COVID-19 shakes markets worldwide » Markets slumped on Wall Street and around the world on Monday over fears of a global slowdown. Fueling those fears are new outbreaks of the COVID-19 coronavirus outside of China.
World Health Organization director general Dr. Tedros Ghebreyesus told reporters…
GHEBREYESUS: What we see are epidemics in different parts of the world affecting countries in different ways and requiring a tailored response. The sudden increase in new cases is certainly very concerning.
He said COVID-19 is not a global pandemic yet, but it does have that potential.
In Italy, authorities set up roadblocks, called off soccer matches, and shuttered public buildings—including the famed La Scala opera house. There are 219 confirmed cases of the virus in Italy.
In Iran, the government said 12 people had died nationwide, while five neighboring countries—Iraq, Kuwait, Bahrain, Oman and Afghanistan—reported their first cases of the virus. All those infected have links to Iran.
And South Korea is on high alert with more than 800 cases now, and seven deaths.
Appeals court upholds Title X rules » A U.S. appeals court on Monday upheld rules that bar organizations that get Title X funds from referring women for abortions.
In the 7-4 ruling, the 9th U.S. Circuit Court of Appeals overturned decisions issued by judges in several states. The court had already allowed the administration’s changes to start taking effect while the government appealed those rulings.
Beginning March 4th, the rules will also bar clinics that receive federal money from sharing office space with abortion providers.
Planned Parenthood has already left the program in protest, giving up about $60 million dollars a year in federal funding.
Public charge rule takes effect » The new public charge rule is now in effect. The guidelines aim to determine whether those immigrating to the United States are likely to become a burden on taxpayers. WORLD Radio’s Kristen Flavin has more.
KRISTEN FLAVIN, REPORTER: The rule took effect yesterday after months of legal challenges and delays. On Friday, the Supreme Court removed the last legal roadblock, at least for now. That clears the way for the Trump administration to move forward while the court battle plays out.
Federal law already requires those seeking permanent legal status to prove they will not be a burden—or a “public charge”—to taxpayers. But the new rules include a wider range of programs that could disqualify them, including using Medicaid, food stamps, and housing vouchers.
Acting deputy Homeland Security secretary Ken Cuccinelli says the rule is long overdue. He said “By requiring those seeking to come or stay in the United States to rely on their own resources, families and communities, we will encourage self-sufficiency, promote immigrant success, and protect American taxpayers.”
But critics argue the guidelines amount to a “wealth test” that violates due process under the Constitution. And they say the rule will lead to more poverty in the United States.
Reporting for WORLD Radio, I’m Kristen Flavin.
Weinstein found guilty on multiple charges » A jury has found Hollywood mogul Harvey Weinstein guilty of charges stemming from a 2006 sexual assault and a 2013 rape. He was immediately handcuffed in a Manhattan courtroom on Monday and led off to jail.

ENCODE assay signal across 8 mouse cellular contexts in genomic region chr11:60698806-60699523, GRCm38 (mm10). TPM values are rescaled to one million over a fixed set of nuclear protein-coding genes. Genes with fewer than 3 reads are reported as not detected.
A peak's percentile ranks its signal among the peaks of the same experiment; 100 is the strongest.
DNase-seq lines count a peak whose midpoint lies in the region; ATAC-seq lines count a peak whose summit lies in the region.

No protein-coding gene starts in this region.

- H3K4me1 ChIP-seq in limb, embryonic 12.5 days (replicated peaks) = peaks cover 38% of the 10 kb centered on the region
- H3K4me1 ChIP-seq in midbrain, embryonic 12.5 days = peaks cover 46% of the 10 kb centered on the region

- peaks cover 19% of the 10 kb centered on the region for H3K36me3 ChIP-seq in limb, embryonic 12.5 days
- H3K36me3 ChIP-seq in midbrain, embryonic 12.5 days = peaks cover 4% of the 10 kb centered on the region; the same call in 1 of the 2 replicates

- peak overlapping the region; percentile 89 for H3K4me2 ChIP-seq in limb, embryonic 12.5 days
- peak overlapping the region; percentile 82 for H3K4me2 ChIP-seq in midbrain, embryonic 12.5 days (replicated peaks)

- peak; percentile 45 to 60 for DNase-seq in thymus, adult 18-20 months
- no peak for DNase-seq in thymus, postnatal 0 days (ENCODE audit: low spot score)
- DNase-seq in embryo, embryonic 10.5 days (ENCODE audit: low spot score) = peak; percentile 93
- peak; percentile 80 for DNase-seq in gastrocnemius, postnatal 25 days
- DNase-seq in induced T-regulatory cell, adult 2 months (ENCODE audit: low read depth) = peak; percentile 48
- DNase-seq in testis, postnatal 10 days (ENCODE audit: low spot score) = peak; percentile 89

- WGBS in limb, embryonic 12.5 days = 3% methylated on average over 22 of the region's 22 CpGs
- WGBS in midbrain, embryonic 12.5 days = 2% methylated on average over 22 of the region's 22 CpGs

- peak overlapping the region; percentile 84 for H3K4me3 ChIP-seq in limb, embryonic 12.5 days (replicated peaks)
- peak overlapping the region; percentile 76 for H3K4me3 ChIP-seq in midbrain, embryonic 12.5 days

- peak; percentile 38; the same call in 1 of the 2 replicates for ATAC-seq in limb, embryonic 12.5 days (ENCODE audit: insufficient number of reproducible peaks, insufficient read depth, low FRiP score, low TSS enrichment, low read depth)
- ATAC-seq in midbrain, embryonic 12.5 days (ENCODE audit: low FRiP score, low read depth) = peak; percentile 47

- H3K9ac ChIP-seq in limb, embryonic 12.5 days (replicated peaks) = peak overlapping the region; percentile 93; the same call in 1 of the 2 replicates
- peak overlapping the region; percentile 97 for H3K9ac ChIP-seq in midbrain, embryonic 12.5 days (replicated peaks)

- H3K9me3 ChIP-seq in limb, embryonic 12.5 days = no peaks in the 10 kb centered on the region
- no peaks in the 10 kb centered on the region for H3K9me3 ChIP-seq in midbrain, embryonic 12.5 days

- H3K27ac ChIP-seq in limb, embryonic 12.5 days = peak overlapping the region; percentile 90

The jury of seven men and five women took five days to reach a verdict. The most damaging conviction, for the sexual assault of a production assistant carries up to 25 years behind bars. The rape charge is punishable by up to four years.
The jury found him not guilty, however, on the most serious charges, two counts of predatory sexual assault, each carrying a sentence of up to life in prison.
Manhattan District Attorney Cy Vance Jr. said he hopes the verdict sends a message.
VANCE: I hope that survivors will see that in this justice system, prosecutors, judges and juries will believe them, even when the facts are not simple.
Sentencing for Weinstein is set for March 11th. But that’s not the end of it.
He now faces additional charges in Los Angeles where prosecutors say he raped one woman and sexually assaulted another in 2013.
African American NASA pioneer dies » A pioneering African American woman who worked on NASA’s early space missions has died at the age of 101.
Katherine Johnson was one of the mathematicians who calculated rocket trajectories and earth orbits by hand for the space agency. She worked on top missions, including the Apollo 11’s moon landing in 1969.
In a 2011 interview with WHRO, Johnson said astronaut John Glenn trusted her calculations more than those of NASA computers.
JOHNSON: When he got ready to go up he said “call her, and she says the computer’s right, I’ll take it.”
Until 1958, Johnson worked with other black women in a racially segregated computing unit in Hampton, Virginia. Their work became the focus of the Oscar-nominated 2016 film, Hidden Figures.
20,000 fans honor Kobe Bryant and public memorial » AUDIO: [Singing]
Singer Beyonce heard there performing at a public ceremony Monday for the late Kobe Bryant and his daughter Gianna.
Friends, family, and 20,000 Lakers fans gathered Monday at the Staples Center in LA for the memorial.
BRYANT: I’d like to thank everyone for coming today. The outpouring of love and support that my family has felt from around the world has been so uplifting.
Kobe Bryant’s wife of 18 years, Vanessa, heard there. She remembered him as a devoted father and husband who arrived early for school pickups and wrote heartfelt cards and letters.
Michael Jordan called Bryant “a little brother” and said when he died, “a piece of me died.”
Bryant was among nine people who died in a helicopter crash near LA last month.